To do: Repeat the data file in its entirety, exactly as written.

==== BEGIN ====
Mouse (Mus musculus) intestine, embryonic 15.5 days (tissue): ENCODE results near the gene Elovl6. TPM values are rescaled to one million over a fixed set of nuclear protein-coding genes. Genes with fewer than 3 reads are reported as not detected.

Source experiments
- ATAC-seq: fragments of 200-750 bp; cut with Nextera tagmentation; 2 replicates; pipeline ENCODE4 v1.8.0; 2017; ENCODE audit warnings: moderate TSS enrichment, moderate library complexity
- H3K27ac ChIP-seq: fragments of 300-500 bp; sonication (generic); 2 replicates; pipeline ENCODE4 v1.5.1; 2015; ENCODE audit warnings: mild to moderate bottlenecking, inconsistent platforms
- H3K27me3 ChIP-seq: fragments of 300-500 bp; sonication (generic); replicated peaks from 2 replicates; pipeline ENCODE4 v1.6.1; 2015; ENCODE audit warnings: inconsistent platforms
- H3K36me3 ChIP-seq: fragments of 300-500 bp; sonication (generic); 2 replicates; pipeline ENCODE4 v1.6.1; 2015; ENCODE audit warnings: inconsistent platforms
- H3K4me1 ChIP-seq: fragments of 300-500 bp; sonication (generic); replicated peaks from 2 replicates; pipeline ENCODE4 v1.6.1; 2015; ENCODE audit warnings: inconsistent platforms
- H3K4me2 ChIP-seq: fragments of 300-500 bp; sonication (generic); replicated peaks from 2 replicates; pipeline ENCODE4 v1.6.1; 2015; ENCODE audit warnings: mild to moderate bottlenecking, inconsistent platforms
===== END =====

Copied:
Mouse (Mus musculus) intestine, embryonic 15.5 days (tissue): ENCODE results near the gene Elovl6. TPM values are rescaled to one million over a fixed set of nuclear protein-coding genes. Genes with fewer than 3 reads are reported as not detected.

Source experiments
- ATAC-seq: fragments of 200-750 bp; cut with Nextera tagmentation; 2 replicates; pipeline ENCODE4 v1.8.0; 2017; ENCODE audit warnings: moderate TSS enrichment, moderate library complexity
- H3K27ac ChIP-seq: fragments of 300-500 bp; sonication (generic); 2 replicates; pipeline ENCODE4 v1.5.1; 2015; ENCODE audit warnings: mild to moderate bottlenecking, inconsistent platforms
- H3K27me3 ChIP-seq: fragments of 300-500 bp; sonication (generic); replicated peaks from 2 replicates; pipeline ENCODE4 v1.6.1; 2015; ENCODE audit warnings: inconsistent platforms
- H3K36me3 ChIP-seq: fragments of 300-500 bp; sonication (generic); 2 replicates; pipeline ENCODE4 v1.6.1; 2015; ENCODE audit warnings: inconsistent platforms
- H3K4me1 ChIP-seq: fragments of 300-500 bp; sonication (generic); replicated peaks from 2 replicates; pipeline ENCODE4 v1.6.1; 2015; ENCODE audit warnings: inconsistent platforms
- H3K4me2 ChIP-seq: fragments of 300-500 bp; sonication (generic); replicated peaks from 2 replicates; pipeline ENCODE4 v1.6.1; 2015; ENCODE audit warnings: mild to moderate bottlenecking, inconsistent platforms